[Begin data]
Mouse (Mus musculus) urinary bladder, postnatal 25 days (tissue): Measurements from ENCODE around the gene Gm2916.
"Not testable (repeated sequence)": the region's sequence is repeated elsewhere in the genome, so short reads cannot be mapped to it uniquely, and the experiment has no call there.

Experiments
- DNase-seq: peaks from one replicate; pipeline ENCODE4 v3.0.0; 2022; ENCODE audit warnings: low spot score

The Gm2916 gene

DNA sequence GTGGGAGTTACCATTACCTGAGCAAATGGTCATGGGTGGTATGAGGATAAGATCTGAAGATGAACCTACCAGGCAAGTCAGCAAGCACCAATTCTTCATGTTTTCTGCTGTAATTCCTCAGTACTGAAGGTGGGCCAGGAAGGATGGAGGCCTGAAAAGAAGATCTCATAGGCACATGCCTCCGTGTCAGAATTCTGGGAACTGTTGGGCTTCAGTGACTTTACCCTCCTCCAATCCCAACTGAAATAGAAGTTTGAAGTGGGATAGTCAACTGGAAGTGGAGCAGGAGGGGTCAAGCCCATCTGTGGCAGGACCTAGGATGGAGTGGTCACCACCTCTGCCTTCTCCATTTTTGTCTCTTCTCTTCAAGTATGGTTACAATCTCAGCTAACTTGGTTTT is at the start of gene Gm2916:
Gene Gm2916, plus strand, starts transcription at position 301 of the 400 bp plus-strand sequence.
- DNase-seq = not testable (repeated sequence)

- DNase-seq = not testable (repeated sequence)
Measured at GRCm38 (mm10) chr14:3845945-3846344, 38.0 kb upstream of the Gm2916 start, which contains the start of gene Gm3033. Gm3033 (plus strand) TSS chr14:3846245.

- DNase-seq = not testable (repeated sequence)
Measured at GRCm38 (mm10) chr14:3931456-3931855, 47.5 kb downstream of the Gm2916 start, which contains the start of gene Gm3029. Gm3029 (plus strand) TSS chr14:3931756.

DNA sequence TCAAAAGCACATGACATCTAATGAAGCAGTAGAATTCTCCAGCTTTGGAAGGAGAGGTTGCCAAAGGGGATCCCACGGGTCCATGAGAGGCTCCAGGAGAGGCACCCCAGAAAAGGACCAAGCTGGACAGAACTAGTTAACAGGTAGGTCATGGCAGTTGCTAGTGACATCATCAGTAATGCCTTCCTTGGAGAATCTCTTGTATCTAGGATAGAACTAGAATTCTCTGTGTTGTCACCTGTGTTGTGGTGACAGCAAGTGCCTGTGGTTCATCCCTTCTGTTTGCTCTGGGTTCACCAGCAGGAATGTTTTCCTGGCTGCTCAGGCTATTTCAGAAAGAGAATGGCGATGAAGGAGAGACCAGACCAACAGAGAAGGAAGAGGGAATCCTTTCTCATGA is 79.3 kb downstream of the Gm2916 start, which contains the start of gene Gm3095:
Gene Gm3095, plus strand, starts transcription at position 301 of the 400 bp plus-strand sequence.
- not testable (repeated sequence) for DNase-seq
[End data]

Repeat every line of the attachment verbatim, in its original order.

Mouse (Mus musculus) urinary bladder, postnatal 25 days (tissue): Measurements from ENCODE around the gene Gm2916.
"Not testable (repeated sequence)": the region's sequence is repeated elsewhere in the genome, so short reads cannot be mapped to it uniquely, and the experiment has no call there.

Experiments
- DNase-seq: peaks from one replicate; pipeline ENCODE4 v3.0.0; 2022; ENCODE audit warnings: low spot score

The Gm2916 gene

DNA sequence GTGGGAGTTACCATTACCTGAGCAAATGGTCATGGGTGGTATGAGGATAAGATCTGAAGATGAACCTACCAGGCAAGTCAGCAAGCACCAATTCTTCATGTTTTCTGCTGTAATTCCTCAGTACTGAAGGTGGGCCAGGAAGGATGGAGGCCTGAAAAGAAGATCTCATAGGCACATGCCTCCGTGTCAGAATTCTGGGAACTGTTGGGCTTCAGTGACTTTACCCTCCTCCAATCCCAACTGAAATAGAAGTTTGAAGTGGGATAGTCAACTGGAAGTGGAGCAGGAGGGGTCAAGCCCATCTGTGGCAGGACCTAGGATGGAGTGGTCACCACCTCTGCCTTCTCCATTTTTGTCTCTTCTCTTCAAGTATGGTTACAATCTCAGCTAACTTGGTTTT is at the start of gene Gm2916:
Gene Gm2916, plus strand, starts transcription at position 301 of the 400 bp plus-strand sequence.
- DNase-seq = not testable (repeated sequence)

- DNase-seq = not testable (repeated sequence)
Measured at GRCm38 (mm10) chr14:3845945-3846344, 38.0 kb upstream of the Gm2916 start, which contains the start of gene Gm3033. Gm3033 (plus strand) TSS chr14:3846245.

- DNase-seq = not testable (repeated sequence)
Measured at GRCm38 (mm10) chr14:3931456-3931855, 47.5 kb downstream of the Gm2916 start, which contains the start of gene Gm3029. Gm3029 (plus strand) TSS chr14:3931756.

DNA sequence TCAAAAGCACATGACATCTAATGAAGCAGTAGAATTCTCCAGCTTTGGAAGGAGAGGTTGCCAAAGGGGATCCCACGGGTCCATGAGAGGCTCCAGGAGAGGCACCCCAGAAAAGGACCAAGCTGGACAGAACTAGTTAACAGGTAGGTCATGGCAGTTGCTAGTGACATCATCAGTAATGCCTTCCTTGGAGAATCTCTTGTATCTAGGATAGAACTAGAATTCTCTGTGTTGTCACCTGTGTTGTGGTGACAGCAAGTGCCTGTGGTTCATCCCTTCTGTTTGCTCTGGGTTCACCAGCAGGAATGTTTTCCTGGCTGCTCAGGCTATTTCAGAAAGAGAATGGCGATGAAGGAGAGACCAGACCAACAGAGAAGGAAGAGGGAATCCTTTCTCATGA is 79.3 kb downstream of the Gm2916 start, which contains the start of gene Gm3095:
Gene Gm3095, plus strand, starts transcription at position 301 of the 400 bp plus-strand sequence.
- not testable (repeated sequence) for DNase-seq